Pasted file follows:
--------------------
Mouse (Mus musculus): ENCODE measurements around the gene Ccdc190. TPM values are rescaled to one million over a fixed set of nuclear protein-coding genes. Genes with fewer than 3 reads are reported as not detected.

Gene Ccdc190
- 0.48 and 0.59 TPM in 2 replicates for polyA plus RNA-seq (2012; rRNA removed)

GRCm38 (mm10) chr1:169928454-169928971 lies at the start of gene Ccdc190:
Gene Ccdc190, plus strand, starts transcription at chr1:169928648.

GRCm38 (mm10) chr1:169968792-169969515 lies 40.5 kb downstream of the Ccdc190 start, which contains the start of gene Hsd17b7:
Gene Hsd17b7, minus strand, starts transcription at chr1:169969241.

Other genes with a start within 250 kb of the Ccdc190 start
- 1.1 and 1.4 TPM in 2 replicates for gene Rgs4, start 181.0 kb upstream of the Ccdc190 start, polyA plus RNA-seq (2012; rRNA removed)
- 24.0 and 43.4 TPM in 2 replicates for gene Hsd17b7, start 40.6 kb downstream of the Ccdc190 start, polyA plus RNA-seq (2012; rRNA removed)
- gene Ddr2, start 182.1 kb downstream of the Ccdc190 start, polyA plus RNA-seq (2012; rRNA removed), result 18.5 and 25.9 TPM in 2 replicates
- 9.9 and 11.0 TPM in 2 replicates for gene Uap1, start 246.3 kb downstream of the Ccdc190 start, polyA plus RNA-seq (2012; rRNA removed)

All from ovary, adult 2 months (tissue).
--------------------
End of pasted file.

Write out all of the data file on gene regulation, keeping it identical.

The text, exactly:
Mouse (Mus musculus): ENCODE measurements around the gene Ccdc190. TPM values are rescaled to one million over a fixed set of nuclear protein-coding genes. Genes with fewer than 3 reads are reported as not detected.

Gene Ccdc190
- 0.48 and 0.59 TPM in 2 replicates for polyA plus RNA-seq (2012; rRNA removed)

GRCm38 (mm10) chr1:169928454-169928971 lies at the start of gene Ccdc190:
Gene Ccdc190, plus strand, starts transcription at chr1:169928648.

GRCm38 (mm10) chr1:169968792-169969515 lies 40.5 kb downstream of the Ccdc190 start, which contains the start of gene Hsd17b7:
Gene Hsd17b7, minus strand, starts transcription at chr1:169969241.

Other genes with a start within 250 kb of the Ccdc190 start
- 1.1 and 1.4 TPM in 2 replicates for gene Rgs4, start 181.0 kb upstream of the Ccdc190 start, polyA plus RNA-seq (2012; rRNA removed)
- 24.0 and 43.4 TPM in 2 replicates for gene Hsd17b7, start 40.6 kb downstream of the Ccdc190 start, polyA plus RNA-seq (2012; rRNA removed)
- gene Ddr2, start 182.1 kb downstream of the Ccdc190 start, polyA plus RNA-seq (2012; rRNA removed), result 18.5 and 25.9 TPM in 2 replicates
- 9.9 and 11.0 TPM in 2 replicates for gene Uap1, start 246.3 kb downstream of the Ccdc190 start, polyA plus RNA-seq (2012; rRNA removed)

All from ovary, adult 2 months (tissue).